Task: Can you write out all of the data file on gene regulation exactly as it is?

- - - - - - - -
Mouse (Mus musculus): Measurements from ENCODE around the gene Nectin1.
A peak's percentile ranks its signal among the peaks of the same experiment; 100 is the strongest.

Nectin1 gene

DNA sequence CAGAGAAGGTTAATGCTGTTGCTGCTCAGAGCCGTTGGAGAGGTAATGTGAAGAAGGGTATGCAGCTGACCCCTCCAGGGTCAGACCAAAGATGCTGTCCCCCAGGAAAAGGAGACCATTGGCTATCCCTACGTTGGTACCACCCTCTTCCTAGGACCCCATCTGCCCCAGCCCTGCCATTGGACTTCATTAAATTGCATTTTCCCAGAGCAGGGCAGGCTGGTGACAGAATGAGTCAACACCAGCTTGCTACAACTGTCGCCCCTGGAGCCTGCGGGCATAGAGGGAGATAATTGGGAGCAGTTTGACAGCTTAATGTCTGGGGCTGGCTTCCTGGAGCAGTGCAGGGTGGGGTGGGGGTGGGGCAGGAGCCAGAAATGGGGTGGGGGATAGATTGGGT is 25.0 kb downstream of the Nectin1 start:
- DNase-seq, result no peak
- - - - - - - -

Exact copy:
Mouse (Mus musculus): Measurements from ENCODE around the gene Nectin1.
A peak's percentile ranks its signal among the peaks of the same experiment; 100 is the strongest.

Nectin1 gene

DNA sequence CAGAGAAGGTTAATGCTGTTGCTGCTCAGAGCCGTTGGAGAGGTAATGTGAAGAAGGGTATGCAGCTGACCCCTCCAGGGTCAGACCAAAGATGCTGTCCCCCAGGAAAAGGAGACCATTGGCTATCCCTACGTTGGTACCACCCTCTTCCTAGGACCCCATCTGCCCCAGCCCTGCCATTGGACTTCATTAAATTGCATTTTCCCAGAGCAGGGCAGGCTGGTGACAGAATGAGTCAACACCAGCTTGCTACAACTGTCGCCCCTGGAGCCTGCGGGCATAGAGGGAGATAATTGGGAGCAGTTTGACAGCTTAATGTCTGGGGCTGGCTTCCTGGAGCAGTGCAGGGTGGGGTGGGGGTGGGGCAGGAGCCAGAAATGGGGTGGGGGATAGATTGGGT is 25.0 kb downstream of the Nectin1 start:
- DNase-seq, result no peak